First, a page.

JEFF CLARK: GROWING WITH THE IGA BANNER

COVINGTON, Ind. -- Jeff Clark has built Covington Foods -- the family business his late parents, Don and Peggy Clark, started in 1959 -- into an $80 million operation by sticking to their sense of hometown pride and attention to customer satisfaction.Clark's effort and his award as one of IGA's retailers of the year is a fitting tribute to his parents' retail legacy. In 1997, the Clarks -- two hardworking

COVINGTON, Ind. -- Jeff Clark has built Covington Foods -- the family business his late parents, Don and Peggy Clark, started in 1959 -- into an $80 million operation by sticking to their sense of hometown pride and attention to customer satisfaction.

Clark's effort and his award as one of IGA's retailers of the year is a fitting tribute to his parents' retail legacy. In 1997, the Clarks -- two hardworking IGA retailers -- were tragically killed in a plane crash and Jeff, their only son, had to take over the business, becoming Covington Foods' president and chief executive officer.

When it came to retail knowledge, Clark, 40, was well-prepared. He recalled working in the IGA Covington store at age 11, filling milk and facing the bread for 50 cents an hour. It was a time, said Clark, "when we were in the business of selling ingredients. Today, we are a meals solutions business."

Covington Foods owns and operates three IGA stores in the Indiana farming communities of Covington and Attica, and another IGA in rural Catlin, Ill. Clark also operates three County Markets, a discount grocery format, as well as a True Value Hardware store.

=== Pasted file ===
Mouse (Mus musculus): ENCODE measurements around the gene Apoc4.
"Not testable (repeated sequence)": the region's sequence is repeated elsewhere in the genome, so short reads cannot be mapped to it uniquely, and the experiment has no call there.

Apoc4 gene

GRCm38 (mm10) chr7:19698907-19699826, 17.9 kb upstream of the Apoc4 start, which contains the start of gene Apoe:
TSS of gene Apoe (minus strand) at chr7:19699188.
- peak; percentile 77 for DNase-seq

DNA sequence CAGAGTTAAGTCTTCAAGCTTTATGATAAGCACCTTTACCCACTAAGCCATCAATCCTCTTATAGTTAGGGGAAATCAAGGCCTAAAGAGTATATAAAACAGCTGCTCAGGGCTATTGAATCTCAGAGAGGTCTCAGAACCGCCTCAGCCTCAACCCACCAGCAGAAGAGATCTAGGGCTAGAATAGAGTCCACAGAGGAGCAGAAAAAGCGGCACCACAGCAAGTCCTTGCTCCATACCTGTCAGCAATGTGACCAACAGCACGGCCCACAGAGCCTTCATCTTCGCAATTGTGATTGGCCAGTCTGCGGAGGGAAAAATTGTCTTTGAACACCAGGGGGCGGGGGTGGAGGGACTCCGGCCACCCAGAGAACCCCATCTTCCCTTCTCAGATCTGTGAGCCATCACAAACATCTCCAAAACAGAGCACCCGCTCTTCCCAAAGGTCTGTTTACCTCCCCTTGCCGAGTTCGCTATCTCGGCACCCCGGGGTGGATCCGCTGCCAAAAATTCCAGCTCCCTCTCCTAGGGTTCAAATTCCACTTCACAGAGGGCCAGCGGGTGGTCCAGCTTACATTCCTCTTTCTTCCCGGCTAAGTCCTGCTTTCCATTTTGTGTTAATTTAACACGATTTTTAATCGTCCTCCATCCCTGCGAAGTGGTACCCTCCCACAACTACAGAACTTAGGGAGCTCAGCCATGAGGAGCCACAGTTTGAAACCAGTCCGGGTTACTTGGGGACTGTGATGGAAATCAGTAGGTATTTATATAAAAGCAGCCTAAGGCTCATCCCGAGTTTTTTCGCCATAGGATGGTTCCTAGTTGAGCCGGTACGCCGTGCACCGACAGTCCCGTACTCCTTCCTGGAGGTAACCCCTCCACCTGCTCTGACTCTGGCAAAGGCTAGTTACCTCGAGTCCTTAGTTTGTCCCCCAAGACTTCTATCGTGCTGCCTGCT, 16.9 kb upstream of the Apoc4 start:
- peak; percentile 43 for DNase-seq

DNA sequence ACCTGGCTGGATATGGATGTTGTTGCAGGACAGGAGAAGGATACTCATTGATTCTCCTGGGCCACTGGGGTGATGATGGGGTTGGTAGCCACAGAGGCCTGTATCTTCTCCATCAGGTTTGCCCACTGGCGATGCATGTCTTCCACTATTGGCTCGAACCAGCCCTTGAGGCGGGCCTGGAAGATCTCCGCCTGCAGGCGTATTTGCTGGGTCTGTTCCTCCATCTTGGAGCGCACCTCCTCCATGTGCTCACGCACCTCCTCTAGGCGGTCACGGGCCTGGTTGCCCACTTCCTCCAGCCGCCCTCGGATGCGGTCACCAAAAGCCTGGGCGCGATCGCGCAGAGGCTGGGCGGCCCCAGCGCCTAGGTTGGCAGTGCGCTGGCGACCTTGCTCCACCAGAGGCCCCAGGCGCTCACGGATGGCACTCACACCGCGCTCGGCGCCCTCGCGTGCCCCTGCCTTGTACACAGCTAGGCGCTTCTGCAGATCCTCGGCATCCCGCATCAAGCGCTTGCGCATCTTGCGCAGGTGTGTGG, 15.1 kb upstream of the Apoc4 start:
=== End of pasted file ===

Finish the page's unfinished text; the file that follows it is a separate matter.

The IGAs are the only grocery stores in town and serve small communities with 3,000 to 3,500 people. However, Clark said convenience and Dollar General stores are slowly cutting into some of his food sales.

"Our biggest challenge going forward is to remain competitive against the new challengers such as the Dollar General stores and Casey's [a convenience format]," he noted.

Clark sees an advantage over any competition by flying the IGA banner, especially in rural locations. "A lot of people have grown up with IGA in their hometowns and recognize IGA as a community store. They don't see it as a big chain," he said.

Each of Clark's IGA stores is an integral part of the community it serves. Besides running IGA-sponsored events, Clark backs a host of charity-related activities such as local school projects, toys for kids at Christmas and senior citizen centers.

Never satisfied with the status quo, Clark strives to raise the bar on his retail operation. In 2002, he expanded the Attica store to 25,000 square feet. The original store was built in 1964 and relocated in 1979. The expanded, remodeled store boasts larger perimeter departments and has a strong focus on fresh foods and superior customer service. "We are always trying to make ourselves better," Clark said.

The three most important retail qualities that Clark stresses to his 270 employees and store managers are clean stores, friendly employees and reasonable prices. "I can't stress enough the importance of having clean stores and friendly employees. It's important to get to know our customers on a name basis."

Needless to say, when it comes to cleanliness and other operational areas, Clark's IGAs consistently achieve 5-star scores in IGA's operational assessment evaluations.